A week and a half or two weeks ago or so, one of my coworkers, who actually is very skilled at SQL, invited a couple of coworkers and me to go to the monthly meeting of Oregon SQL in downtown Portland between 6 and 9PM, and then informed us this morning that he was unable to go because he had custody of his daughter tonight. So, after quickly eating some food on the PSU campus downtown after carpooling in, I and two coworkers navigated our way around the silly coeds and found our way to the building where the meeting took place, on the 9th floor of a building, and though we were a few minutes late, we arrived in time to chat a bit with our neighbors, grab our nametags, and get a couple of tacos apiece. I made sure to grab the chicken tacos as the pork ones were clearly a no go and one can never be too sure about fish, especially with a foot like I have. At any rate, thus provisioned, we were ready to go, at which point the various representatives from Microsoft were introduced for today’s meeting.
The first session of the evening, which lasted about an hour and a half or so, was mostly done by Sanjay Nagamagalam (I hope I spelled his name right), who had to deal with a pretty fierce crowd that seemed pretty eager to poke at Microsoft on areas like adding too many features for novice users who didn’t know what they were doing, people like myself, in other words, or for their aggressive desire to take telemetry data from users. His ostensible purpose was to describe the Modern SQL Server Management Studio, which he did, but his progress was derailed by continual questions from the audience from people whose status was not as curious but fairly new SQL programmers but seasoned and expert database administrators, often contractors for various small and midsize companies. The goals for modernizing SMSS were fairly straightforward, even slogan-like: learn from the cloud, apply in the in-box program updated monthly, and support both online and more traditional computer-based uses of the software. The speaker also claimed to be looking for deeper engagement with users of SQL, and if that’s what he wanted, that’s what he got.
Aside from this, he had a lot of pretty pictures in the mock-up section to use, which showed a start page that could be customized, easy ways for users to show feedback by sending a smile or a frown, as well as some useful edits to the notifications section. Needless to say, the users in the room wanted more, including notifications of long-running queues, which seemed to be a nearly universal want among the developers in the audience, even if it was not part of the mock-up shown. After this the speaker discussed the strategy of monthly releases, separating the tools for developers from the production servers completely, and the use of telemetry to determine what SQL users were actually using the software for, which inspired a lot of hostility from the audience. Many of the developers commented that they used fairly old versions of the server software and that the companies they worked or contracted for tended to be rather leery about adopting the most up-to-date software, preferring instead to use what was tried and true. It was a room that was pretty heavy with resistance to change, from what I could tell.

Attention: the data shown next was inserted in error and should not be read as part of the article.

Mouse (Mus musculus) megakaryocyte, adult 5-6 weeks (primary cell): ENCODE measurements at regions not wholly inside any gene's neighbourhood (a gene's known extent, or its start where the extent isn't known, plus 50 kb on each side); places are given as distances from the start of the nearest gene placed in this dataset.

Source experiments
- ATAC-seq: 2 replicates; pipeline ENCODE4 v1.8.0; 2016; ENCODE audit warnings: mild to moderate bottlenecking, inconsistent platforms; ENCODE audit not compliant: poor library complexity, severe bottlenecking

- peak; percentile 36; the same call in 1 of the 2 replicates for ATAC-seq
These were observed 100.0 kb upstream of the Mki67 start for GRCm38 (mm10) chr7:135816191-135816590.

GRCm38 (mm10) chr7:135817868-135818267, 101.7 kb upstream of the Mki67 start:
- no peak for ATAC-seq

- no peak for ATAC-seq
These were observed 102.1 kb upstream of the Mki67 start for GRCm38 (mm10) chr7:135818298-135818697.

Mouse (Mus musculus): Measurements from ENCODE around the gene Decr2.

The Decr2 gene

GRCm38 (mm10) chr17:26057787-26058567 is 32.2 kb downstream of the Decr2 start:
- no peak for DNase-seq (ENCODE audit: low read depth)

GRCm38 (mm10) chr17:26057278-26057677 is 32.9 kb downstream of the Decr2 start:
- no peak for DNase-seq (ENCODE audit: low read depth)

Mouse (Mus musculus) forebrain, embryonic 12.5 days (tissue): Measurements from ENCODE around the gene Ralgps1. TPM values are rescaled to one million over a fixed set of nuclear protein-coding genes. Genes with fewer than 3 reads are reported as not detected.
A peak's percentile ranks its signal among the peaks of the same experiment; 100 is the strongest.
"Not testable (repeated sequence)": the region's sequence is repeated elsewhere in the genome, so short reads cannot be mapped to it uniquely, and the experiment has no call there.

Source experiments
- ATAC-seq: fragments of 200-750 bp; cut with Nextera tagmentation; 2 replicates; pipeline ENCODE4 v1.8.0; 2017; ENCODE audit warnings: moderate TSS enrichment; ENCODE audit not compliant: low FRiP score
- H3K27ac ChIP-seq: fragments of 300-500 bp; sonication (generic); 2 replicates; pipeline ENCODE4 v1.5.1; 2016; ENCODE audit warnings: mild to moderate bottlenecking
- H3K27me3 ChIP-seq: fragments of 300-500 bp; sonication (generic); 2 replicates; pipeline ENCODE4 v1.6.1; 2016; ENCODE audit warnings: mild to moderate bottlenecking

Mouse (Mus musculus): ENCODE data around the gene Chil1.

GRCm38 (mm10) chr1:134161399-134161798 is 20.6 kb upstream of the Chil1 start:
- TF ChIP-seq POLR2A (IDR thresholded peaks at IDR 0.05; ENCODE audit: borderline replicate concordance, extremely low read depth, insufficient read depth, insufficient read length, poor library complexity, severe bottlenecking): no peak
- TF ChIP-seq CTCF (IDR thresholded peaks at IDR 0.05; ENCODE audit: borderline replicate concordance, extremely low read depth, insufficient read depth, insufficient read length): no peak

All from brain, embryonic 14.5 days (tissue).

After the first session there was a short break, at which point my coworkers figured that the material was way over their head, and not wishing to lose my ride back from Downtown Portland, and agreeing that the material was definitely not remotely at a beginning level, I went with them to the Rogue Brewery on PSU campus, where I had a root beer, my coworkers had some Pumpkin Ales, and we shared some tater tots. While my coworkers drank, and we waited for our ride to arrive, which ended up going to the wrong Rogue Brewery in the hipster district of NW Portland, my coworkers and I discussed various matters of our corporate data architecture, including the feasibility from a technical standpoint of developing a data warehouse and dealing with the anarchical nature of the data we have to work with, and the difficulty in making sure the data is of sufficiently high quality to use for forecasting and analytical purposes. Once the car managed to find us, and smelled the pumpkin ale on the breath of my coworkers, we were off. It was a pleasant enough meeting, and I joined PASS afterward, which is the parent organization for Oregon SQL, including more immediately practical groups like that for Excel users and readers of books on data . It is my hope that not all meetings are tedious and technical, and that there are at least a few concessions made for those of us who are clearly not experts when it comes to SQL.
 See, for example: